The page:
Stem cells associated with improved long-term hemodynamics and reduced mortality in chronic heart failure

The largest clinical trial so far of intracoronary autologous stem-cell transplantation in patients with chronic heart failure has shown that such treatment was associated with multiple hemodynamic and functional benefits as well as a reduction in mortality, benefits that were maintained out to five years of follow-up.

The STAR-heart study was presented today at the first clinical-trial hot-line session here at the European Society of Cardiology (ESC) 2010 Congress. However, the same results were published in February this year in the European Journal of Heart Failure, leading some to question their inclusion as a "hot-line" paper. Presenter Dr Bodo-Eckehard Strauer (Heinrich-Heine University, Düsseldorf, Germany) explained that the study was submitted to the journal with the intention of it being published "in parallel" with the ESC presentation, but the journal published it early.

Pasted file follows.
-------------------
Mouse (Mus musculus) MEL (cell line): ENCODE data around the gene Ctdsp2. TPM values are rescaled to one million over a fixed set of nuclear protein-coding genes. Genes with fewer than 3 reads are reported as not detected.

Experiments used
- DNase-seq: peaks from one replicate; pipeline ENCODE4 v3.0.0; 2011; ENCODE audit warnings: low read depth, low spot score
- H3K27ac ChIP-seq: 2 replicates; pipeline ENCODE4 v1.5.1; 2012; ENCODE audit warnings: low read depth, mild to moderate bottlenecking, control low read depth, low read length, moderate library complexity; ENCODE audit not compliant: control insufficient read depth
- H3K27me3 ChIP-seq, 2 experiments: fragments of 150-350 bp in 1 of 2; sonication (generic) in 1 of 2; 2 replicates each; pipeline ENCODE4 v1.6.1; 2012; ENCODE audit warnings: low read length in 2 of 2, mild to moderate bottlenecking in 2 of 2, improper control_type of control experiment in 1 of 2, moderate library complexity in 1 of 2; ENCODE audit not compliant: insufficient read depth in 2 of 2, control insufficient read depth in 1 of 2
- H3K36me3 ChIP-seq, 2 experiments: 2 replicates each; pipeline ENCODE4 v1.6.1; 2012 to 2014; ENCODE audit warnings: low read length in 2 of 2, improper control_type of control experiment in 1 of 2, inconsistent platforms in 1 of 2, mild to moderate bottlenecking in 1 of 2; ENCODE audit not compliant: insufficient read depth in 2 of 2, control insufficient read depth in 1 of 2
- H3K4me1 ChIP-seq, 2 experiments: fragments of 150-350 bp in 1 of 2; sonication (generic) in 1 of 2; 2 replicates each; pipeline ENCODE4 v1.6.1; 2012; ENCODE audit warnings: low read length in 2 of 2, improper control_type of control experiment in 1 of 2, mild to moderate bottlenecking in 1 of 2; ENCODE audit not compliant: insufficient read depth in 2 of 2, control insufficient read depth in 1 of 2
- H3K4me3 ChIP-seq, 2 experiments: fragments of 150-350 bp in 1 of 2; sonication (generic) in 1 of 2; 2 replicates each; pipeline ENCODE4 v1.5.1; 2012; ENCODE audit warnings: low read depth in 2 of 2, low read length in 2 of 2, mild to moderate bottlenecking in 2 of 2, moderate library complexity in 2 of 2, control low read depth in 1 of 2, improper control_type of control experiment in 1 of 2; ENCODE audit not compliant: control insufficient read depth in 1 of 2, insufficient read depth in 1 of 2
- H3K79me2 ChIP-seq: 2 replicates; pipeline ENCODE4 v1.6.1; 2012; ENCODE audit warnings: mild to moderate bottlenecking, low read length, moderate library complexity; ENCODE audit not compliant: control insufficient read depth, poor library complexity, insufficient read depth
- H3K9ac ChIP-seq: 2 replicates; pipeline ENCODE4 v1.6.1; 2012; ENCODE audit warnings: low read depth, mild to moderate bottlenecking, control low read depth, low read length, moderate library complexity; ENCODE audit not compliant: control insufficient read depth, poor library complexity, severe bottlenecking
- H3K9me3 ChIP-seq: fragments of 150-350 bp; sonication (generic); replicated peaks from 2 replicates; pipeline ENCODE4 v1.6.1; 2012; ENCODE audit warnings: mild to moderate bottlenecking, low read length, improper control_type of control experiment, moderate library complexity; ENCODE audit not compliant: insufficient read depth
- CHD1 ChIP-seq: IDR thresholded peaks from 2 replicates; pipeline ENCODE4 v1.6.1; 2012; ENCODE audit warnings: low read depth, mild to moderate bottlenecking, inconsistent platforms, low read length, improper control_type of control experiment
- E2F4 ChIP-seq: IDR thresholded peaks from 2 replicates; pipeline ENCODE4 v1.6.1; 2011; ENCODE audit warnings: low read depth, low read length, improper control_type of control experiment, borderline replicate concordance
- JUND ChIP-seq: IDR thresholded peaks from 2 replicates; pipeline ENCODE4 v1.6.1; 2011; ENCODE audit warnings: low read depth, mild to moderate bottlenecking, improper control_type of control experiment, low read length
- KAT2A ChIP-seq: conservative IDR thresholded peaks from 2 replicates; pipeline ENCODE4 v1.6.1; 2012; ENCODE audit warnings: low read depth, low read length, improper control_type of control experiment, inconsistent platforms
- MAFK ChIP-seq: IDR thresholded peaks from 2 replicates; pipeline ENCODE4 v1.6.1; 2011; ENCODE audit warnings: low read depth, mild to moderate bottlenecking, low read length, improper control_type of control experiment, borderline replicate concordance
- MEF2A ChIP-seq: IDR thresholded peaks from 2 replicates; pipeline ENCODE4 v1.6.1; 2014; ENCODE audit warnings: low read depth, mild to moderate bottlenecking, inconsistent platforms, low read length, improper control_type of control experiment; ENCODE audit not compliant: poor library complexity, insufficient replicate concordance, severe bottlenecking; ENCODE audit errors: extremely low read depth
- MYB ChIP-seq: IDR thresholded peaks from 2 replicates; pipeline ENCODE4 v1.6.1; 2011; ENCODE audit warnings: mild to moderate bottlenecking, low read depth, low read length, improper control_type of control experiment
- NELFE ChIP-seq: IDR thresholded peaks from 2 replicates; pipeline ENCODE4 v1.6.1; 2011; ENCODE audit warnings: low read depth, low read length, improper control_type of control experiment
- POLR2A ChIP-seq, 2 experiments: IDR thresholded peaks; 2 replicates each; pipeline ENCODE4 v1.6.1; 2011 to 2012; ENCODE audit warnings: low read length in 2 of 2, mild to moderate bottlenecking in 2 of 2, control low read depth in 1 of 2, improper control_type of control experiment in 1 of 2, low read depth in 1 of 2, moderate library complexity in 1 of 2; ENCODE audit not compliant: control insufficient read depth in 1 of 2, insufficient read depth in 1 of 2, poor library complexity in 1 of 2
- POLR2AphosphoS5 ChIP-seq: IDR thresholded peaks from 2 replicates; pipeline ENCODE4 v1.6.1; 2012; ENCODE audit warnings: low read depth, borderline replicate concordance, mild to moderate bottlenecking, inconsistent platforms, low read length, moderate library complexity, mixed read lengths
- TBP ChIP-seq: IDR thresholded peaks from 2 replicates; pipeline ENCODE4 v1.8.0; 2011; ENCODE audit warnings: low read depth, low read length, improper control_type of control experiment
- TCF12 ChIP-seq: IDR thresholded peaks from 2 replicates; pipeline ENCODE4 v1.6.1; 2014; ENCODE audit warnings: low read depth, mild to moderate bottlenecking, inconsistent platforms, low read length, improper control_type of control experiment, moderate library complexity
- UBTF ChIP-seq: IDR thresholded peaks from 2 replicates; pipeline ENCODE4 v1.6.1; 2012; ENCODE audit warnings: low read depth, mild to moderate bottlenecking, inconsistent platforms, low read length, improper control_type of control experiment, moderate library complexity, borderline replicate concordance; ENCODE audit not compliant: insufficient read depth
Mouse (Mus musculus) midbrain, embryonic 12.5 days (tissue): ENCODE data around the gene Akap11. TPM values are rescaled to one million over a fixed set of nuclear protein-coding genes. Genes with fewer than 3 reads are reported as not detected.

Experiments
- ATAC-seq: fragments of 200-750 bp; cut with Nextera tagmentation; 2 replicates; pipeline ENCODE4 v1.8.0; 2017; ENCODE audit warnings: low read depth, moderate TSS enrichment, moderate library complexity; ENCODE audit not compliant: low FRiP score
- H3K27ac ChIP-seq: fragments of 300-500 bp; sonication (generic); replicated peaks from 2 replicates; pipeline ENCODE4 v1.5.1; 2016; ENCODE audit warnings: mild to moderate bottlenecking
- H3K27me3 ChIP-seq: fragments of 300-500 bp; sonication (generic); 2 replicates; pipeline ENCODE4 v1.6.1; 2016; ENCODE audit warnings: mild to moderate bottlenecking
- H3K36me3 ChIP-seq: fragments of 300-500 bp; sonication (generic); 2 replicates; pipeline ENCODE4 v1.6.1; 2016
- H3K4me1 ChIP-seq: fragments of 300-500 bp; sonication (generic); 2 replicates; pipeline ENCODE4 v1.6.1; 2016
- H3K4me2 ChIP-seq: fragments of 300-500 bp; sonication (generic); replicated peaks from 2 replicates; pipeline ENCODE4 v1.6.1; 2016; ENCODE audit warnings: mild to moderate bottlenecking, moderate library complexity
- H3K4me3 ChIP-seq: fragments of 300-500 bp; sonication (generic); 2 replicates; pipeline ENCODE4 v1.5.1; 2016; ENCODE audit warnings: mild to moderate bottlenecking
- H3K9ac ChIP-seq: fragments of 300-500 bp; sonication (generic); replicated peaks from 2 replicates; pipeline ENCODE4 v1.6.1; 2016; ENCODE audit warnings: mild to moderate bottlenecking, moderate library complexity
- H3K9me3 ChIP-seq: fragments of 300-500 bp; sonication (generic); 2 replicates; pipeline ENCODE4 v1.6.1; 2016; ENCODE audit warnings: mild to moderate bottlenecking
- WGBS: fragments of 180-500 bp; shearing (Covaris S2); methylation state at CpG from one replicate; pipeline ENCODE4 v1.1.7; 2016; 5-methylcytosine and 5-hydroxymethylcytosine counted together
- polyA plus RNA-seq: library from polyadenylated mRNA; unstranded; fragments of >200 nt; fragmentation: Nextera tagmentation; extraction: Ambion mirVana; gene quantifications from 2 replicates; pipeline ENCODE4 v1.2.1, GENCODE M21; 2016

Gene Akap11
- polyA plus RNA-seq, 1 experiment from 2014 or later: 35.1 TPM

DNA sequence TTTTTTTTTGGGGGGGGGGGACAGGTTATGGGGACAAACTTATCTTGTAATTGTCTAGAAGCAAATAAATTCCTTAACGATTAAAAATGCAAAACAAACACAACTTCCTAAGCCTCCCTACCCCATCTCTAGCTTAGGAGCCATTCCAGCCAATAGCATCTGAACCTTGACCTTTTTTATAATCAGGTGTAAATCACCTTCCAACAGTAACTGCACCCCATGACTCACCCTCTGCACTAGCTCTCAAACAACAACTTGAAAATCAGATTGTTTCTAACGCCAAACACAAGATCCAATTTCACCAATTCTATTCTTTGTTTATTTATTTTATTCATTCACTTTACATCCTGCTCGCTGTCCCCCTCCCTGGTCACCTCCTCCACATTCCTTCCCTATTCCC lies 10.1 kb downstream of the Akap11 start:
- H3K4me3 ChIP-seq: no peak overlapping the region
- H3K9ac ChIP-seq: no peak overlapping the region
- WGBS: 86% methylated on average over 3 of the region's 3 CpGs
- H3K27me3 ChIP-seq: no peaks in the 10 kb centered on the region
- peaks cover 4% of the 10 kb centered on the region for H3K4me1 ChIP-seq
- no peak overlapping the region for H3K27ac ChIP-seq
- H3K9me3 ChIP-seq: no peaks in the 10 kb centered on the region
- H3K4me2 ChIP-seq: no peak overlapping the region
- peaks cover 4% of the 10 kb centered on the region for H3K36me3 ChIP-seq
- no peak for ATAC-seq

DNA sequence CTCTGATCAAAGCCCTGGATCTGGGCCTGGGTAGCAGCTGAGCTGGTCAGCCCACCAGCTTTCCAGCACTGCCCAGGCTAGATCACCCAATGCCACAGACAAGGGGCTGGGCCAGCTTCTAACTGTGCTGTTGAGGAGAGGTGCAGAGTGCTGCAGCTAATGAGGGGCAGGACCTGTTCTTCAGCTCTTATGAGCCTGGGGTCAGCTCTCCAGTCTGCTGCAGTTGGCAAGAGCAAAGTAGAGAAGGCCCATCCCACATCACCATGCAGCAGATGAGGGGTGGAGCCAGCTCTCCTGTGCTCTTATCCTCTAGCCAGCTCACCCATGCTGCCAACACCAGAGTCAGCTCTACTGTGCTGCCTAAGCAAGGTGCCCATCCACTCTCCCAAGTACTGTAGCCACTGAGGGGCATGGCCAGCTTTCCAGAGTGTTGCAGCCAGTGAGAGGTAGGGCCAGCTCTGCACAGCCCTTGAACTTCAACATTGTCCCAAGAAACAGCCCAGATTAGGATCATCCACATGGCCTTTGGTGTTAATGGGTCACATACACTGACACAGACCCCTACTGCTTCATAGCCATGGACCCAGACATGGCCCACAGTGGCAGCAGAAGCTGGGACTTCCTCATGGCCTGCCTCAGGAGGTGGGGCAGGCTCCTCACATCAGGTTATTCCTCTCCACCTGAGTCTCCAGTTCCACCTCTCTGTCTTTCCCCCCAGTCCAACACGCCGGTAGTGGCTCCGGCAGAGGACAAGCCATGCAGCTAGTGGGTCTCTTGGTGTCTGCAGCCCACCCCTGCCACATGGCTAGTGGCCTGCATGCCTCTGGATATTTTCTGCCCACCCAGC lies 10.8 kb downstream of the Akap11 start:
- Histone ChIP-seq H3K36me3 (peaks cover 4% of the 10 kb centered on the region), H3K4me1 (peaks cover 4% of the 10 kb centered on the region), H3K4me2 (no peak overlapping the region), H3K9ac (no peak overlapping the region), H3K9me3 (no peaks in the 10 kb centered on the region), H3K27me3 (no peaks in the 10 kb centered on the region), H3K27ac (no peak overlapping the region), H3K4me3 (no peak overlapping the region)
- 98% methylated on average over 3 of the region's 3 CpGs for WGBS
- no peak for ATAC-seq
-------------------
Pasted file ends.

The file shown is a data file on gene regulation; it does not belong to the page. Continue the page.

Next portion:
The study involved 391 patients with chronic heart failure following an MI experienced three to eight years previously. Of these patients, 191 accepted the stem-cell treatment while the other 200, who did not agree to the intervention, acted as controls.

The therapy involved taking bone-marrow cells from the iliac crest and isolating mononuclear cells, which were cultivated, harvested, and then re-administered via an intracoronary balloon catheter directly into the infarcted zone. Results at three months, 12 months, and five years after the bone-marrow-cell therapy showed significant improvement in left ventricular ejection fraction, cardiac index, exercise capacity, oxygen uptake, and left ventricular contractility. Controls, however, showed a deterioration in LV performance.



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